“Elvin started the set out with John and played a few numbers,” Alvin remembers. “Then he said the kid has to learn this stuff, and he put me up on the drums. It was the greatest opportunity of my life, to sit in with the great John Coltrane!”
During this time, Alvin was still shining shoes to keep some change in his pocket. But his sidewalk business played a much more important role than financial: It allowed him to stay in touch with the musical giants of the era, as he buffed the shoes for the likes of Blakey, Ben Webster and Thelonious Monk.
But Alvin’s reputation far surpassed his prowess as a shoe shine man. By age 15 he began to frequent the various Manhattan jam sessions in nightclubs and lofts. There was the Doom, across from the Five Spot Café on St. Mark Street, where he’d meet up with Tony Scott, Walter Bishop, Jr., Reggie Johnson and Walter Perkins.
There was also the famous East Side club, Slug’s, a favorite of players like Lee Morgan, J.C. Moses and Jackie McLean, among others.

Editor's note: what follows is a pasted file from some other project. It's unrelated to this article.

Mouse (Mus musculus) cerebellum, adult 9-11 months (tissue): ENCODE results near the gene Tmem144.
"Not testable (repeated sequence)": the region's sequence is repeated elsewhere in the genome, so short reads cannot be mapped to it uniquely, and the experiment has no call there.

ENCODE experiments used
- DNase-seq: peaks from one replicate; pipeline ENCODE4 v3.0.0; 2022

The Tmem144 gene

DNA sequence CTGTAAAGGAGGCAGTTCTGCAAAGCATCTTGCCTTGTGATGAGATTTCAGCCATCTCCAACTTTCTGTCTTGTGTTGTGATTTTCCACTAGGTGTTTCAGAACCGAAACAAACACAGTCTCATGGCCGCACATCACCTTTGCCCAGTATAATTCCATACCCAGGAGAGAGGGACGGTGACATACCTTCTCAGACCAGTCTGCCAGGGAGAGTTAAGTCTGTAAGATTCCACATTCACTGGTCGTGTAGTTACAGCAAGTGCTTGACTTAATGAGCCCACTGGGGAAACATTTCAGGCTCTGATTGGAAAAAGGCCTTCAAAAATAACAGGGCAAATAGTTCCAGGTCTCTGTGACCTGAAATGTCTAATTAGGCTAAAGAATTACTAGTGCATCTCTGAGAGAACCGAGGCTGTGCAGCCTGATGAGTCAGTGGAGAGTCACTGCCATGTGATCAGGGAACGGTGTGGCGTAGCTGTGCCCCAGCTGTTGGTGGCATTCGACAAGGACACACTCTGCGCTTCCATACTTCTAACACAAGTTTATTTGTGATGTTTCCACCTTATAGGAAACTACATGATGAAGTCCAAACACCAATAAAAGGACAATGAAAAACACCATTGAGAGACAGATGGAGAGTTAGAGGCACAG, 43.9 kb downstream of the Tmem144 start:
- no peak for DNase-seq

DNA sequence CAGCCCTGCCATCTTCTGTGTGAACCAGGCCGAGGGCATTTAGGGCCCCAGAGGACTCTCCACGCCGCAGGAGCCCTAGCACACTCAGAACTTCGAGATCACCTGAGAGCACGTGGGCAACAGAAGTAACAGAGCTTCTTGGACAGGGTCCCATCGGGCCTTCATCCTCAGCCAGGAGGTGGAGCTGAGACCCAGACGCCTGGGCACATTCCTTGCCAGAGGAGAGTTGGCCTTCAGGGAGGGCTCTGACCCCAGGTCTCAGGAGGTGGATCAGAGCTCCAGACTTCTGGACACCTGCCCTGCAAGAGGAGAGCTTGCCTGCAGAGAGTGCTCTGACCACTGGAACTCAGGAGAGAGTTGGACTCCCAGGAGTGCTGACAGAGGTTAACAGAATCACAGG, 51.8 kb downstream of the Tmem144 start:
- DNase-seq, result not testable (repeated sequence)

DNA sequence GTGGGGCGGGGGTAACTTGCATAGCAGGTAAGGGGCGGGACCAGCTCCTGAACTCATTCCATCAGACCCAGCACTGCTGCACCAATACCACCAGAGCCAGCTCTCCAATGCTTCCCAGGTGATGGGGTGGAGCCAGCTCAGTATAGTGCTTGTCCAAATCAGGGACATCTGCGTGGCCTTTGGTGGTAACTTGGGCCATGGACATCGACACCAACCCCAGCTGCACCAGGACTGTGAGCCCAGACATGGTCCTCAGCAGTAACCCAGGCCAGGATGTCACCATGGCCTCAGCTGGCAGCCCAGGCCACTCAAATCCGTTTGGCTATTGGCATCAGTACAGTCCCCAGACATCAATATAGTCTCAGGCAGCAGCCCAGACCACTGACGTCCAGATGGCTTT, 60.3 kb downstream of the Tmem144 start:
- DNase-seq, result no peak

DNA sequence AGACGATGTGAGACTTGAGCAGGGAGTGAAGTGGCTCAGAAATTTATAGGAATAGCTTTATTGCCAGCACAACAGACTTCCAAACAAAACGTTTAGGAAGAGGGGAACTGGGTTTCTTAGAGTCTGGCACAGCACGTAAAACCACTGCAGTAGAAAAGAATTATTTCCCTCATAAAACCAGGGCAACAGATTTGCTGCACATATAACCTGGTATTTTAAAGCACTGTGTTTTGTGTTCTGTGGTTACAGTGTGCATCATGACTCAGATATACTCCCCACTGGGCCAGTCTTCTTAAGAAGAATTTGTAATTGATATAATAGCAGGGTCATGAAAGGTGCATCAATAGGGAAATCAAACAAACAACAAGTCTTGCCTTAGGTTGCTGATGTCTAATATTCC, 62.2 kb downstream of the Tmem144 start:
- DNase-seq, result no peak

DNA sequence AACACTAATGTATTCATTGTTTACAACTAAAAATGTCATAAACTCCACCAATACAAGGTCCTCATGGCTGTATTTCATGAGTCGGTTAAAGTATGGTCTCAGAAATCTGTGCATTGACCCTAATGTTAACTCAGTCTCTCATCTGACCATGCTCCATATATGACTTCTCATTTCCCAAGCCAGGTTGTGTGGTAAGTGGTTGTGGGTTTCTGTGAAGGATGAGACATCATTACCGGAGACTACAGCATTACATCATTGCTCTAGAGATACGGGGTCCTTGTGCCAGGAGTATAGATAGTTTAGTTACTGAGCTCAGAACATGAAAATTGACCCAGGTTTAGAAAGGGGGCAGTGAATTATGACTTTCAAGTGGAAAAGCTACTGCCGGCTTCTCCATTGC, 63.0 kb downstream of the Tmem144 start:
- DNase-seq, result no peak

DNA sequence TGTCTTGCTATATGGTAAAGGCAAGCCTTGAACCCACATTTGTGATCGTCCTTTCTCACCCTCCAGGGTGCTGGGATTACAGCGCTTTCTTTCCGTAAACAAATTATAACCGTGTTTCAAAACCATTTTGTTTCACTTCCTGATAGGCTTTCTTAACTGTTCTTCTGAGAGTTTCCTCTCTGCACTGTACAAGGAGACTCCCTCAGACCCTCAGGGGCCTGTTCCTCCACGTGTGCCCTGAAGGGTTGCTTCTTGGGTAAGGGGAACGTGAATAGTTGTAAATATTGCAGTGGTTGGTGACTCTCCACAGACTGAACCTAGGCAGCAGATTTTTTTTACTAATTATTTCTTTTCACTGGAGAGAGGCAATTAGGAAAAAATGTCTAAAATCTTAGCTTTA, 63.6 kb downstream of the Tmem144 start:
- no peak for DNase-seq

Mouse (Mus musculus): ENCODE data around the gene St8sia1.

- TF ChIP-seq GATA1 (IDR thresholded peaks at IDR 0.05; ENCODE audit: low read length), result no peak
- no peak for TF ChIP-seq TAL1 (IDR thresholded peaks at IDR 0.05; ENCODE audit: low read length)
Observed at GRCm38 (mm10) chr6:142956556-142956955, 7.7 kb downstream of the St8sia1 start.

Then he’d often pop into an after-hour joint run by vibraphonist Ollie Shearer. “This is where I met Kenny Barron, Marvin Pertilo and D*** Berk,” Alvin recalls.
Alvin also started getting out of the New York area. He’d travel down to the Gracie Belmont Club in Atlantic City to work with the Wild Bill Davis Organ Trio, with Dickey Thompson on guitar. Alvin was 16.
“I spent at least six months performing with the singer Ruth Brown, who was featuring the Don Pullen Trio, for whom I played drums,” Alvin remembers. “Don was playing Hammond B-3 Organ, and he had Tony Williams, an alto saxophonist from Philly, in the band.”
Saxophonist George Braith, who had spotted Alvin during the Gretsch event at Birdland, also offered him a gig; the group included Big John Patton on organ and guitarist Grant Green; later, the group included Ernie Farrow on bass and Larry Young on piano. Around the same time, Alvin also began working with trombonist Benny Green and guitarist Tiny Grimes.
In 1969, Alvin was afforded another opportunity that would change his life: “I was offered a chance to try out for the Horace Silver Quintet, and I managed to land the gig after Horace sifted through 10 different drummers,” says Alvin, who replaced Billy Cobham in the group.
In addition to Horace on piano, the band included such notables as Benny Maupin on tenor; Randy Brecker on trumpet; and John B. Williams on bass; later replacements included trumpeter Tom Harrell; saxophonist Bob Berg; and Anthony Jackson and Stanley Clark on bass.